“On Condenser Tube Corrosion and Turbine Blade Copper Deposition” 11th Southwest Chemistry Workshop, Park City, Utah, August 13-15, 2002.
(This is a summary of a presentation by Dr. Harpster)
Corrosion of copper bearing tubes on the shell side of condensers(1) should be recognized as a contributor to copper deposition on turbine blades. The resulting copper deposits cause loss of load due to a lowering of turbine energy conversion efficiency. The decrease results from an effective change in the blade shape, surface finish and the opening between blades. Both rotating and stationary blades are affected and the copper thickness can be up to 1/16″. Load loss or excess fuel usage to maintain load can exceed 4%.
Much discussion of this problem is centered around high throttle pressure units, 2400 psi or greater, where it is mostly, but not always observed. Daniels and Latcovich(2) point to an observation that units operating below 1800 psi have not been observed to have a copper deposition problem. This leads logically, perhaps, to the conclusion that copper bearing tubes in feedwater heaters may be principally responsible particularly if excess hydrazine is fed to oxygenated condensate. These authors point out however, that if these heater tubes are replaced by all ferrous tubes the problem is not relieved; believing then that the feedwater system is contaminated and not easily undone.
Although a listing has been provided(2) of risk criteria that plants may have, leading potentially to turbine blade copper deposition, condenser shell side corrosion of tubes due to air in-leakage and treatment was not included. Since air in-leakage control has a wide variability between operating plants resulting in a consequential wide range in measured dissolved oxygen and ammonia in condensate, it could be another reason two similar plants differ from no copper deposition to requiring regular cleanings.
Corrosion of condenser shell side tube surfaces is known to occur even though temperatures are low. Harpster(3) has shown by analysis how air bound (AB) zones are generated even at low air in-leakage and how stagnant (S) zones develop for large air in-leakage in condensers. Both zones are subcooled and contain a high concentration of noncondensable gases. These gases consist of components from air, principally oxygen, CO2 and nitrogen, CO2 formed from make-up water contaminants in the boiler and from breakdown of bicarbonates and neutralizing amines, and the generation of ammonia from decomposition of hydrazine, or from amines.
With only 6°F subcooling in either AB or S zones, it has been shown(4) that condensate within these zones can reach 90 ppb for dissolved oxygen (DO) from air in-leakage. Depending on the scavenged relative concentration of CO2 and ammonia, very high concentrations of these gases, along with the DO, can exist within these zones. Also shown was the concentration of DO to be 380 ppb at an extreme but practical level of 25°F subcooling.(4) In the referenced subcooled condition, the steam temperature range was from 108°F to 115°F at different air in-leakage values for the same condenser.
An example of shell side tube corrosion at AB, or S zones is given by Tucci.(5) The subcooled regions containing the corrosive gases were near the center of the tube bundle where falling condensate is cooled in the presence of noncondensables.(3) These regions are predicted using the comprehensive condenser model, first presented by Harpster,(6) where turbine exhaust steam and noncondensable gas dynamics are described. The model is developed from simple assumptions supported by or derived from condenser measurements or observations. Measurements include temperature rise of circulating water for an array of tubes in condenser as shown by Bell,(7) heat transfer coefficient percentage loss versus mole ratio of air in steam on single tube experiments by Henderson and Marchello,(8) and measurement of water vapor to air mass ratio in condenser vent lines by Harpster(9) using the RheoVac® (12) condenser air in-leakage and diagnostic instrument. The assumptions made are, for ideal condenser operations, all tubes in the tube bundle are responsible for condensing the same amount of steam, the pressure drop across the condenser tube bundle can be neglected, there is no hotwell subcooling for most modern condensers (although this subcooling can be described in any condenser exhibiting hotwell subcooling) and within the S zone all tubes are lost from the condensation process.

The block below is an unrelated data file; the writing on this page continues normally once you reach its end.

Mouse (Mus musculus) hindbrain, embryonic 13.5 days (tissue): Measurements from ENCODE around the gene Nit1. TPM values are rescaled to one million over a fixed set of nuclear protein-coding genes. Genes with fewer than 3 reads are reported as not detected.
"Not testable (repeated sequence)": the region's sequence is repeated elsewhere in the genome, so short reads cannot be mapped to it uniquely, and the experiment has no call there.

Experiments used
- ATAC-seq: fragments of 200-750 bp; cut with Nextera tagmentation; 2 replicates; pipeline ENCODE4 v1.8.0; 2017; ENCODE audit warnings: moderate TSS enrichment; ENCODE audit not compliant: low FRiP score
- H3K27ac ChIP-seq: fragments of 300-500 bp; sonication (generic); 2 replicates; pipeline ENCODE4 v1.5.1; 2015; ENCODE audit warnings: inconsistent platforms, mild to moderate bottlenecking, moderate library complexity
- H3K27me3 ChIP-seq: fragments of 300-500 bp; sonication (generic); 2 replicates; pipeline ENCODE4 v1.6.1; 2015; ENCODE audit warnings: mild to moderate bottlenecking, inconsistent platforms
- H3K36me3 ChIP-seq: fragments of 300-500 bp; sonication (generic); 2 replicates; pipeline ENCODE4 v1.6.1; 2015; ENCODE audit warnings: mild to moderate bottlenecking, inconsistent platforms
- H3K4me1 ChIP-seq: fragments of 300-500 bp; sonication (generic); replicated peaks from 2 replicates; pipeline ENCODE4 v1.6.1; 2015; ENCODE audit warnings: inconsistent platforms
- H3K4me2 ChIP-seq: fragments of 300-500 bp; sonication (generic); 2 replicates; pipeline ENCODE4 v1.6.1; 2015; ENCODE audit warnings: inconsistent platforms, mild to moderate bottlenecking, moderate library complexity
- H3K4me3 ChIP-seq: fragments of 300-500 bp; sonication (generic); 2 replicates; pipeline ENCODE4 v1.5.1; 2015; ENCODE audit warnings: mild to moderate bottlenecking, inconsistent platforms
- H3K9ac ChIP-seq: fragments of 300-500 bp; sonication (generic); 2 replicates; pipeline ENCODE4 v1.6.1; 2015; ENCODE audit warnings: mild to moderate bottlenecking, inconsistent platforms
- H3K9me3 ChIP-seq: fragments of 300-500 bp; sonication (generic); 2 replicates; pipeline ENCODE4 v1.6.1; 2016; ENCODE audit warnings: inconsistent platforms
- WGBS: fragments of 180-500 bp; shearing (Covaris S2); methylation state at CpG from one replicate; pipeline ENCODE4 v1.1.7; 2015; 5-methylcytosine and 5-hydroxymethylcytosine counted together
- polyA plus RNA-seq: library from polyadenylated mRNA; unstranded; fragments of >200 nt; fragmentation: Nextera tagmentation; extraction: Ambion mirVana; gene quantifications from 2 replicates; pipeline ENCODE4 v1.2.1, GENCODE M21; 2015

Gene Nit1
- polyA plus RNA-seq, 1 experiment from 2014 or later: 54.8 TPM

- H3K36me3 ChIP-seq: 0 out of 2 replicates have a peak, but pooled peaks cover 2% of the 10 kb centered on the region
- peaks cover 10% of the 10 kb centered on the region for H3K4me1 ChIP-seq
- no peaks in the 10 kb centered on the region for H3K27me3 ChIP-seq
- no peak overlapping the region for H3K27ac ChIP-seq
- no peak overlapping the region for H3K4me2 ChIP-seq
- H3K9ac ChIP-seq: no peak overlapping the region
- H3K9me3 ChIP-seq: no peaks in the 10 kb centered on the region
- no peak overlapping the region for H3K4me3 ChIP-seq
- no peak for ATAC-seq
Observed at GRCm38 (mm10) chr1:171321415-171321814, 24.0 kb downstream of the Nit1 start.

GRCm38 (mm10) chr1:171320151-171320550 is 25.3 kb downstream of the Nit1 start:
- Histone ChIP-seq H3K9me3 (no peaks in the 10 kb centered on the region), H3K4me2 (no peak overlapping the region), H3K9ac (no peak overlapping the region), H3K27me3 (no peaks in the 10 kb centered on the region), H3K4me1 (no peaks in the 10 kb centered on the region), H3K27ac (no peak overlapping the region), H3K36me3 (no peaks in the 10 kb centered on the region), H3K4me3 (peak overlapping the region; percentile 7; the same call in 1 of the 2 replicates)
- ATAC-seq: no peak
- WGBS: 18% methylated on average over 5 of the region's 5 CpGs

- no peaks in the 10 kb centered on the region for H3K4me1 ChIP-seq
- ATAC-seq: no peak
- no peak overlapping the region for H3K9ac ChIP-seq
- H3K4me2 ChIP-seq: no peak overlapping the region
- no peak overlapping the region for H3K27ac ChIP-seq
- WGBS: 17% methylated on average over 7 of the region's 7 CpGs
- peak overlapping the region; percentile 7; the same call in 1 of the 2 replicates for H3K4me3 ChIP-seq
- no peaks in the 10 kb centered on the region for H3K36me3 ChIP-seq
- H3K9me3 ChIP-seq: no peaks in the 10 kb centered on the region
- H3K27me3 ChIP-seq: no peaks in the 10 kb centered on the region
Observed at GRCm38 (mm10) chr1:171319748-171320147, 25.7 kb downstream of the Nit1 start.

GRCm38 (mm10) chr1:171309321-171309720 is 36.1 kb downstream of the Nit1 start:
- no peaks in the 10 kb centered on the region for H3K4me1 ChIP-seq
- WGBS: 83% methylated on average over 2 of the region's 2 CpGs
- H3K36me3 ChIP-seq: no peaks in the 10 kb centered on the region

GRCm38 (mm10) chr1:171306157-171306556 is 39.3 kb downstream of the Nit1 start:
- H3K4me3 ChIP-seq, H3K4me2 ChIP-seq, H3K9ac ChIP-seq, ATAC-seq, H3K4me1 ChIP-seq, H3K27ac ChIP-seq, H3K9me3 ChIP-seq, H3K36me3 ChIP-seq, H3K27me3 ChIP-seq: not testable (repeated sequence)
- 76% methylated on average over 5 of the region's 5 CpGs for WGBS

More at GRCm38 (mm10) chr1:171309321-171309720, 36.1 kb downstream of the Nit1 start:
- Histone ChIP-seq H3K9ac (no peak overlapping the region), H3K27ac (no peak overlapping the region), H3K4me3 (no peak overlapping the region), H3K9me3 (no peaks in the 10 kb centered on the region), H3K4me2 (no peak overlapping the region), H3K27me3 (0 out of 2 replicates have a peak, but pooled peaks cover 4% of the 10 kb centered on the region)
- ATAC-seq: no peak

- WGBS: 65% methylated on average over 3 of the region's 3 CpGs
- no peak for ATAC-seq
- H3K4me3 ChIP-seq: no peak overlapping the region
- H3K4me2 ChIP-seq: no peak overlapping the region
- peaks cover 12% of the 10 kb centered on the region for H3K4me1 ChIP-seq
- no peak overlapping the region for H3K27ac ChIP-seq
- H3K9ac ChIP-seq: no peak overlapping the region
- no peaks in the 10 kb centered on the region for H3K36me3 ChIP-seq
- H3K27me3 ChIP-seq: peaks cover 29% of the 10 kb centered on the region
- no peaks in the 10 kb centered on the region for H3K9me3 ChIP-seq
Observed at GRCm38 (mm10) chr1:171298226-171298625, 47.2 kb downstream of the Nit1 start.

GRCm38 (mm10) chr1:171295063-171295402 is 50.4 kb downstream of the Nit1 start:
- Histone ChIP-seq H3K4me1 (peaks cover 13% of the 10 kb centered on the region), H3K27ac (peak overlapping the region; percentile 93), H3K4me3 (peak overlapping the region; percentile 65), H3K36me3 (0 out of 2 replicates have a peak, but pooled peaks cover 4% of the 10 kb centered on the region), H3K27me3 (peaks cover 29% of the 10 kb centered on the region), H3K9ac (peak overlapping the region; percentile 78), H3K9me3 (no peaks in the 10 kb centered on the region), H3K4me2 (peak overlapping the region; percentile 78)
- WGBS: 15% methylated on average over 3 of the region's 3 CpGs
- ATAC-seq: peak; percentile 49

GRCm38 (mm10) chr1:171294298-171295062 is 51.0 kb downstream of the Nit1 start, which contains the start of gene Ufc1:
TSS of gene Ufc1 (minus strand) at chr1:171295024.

As a consequence, all observations made on condensers can be correctly described by the model. These include AB or air blanketed zones discussed by Moore and Sieverding(10) located at presumed “pressure sinks” somewhat similar to AB zones of Bell(7) and “stagnation” regions where the gas concentration can build up and retard heat transfer as presented by Marto.(11) The correctness of any explanation of AB or S zones must be supported by a mathematically descriptive method that is compatible with other system related phenomenon. This is the case when the comprehensive model is employed.
Further, since it is shown that the source of copper can be both condensers and feedwater heaters, it suggests something other than the higher pressure and associated temperature in feedwater heaters are responsible. The conditions of temperature and pressure at the deposition site in the turbine should be examined for its role in copper deposition in the higher pressure units.
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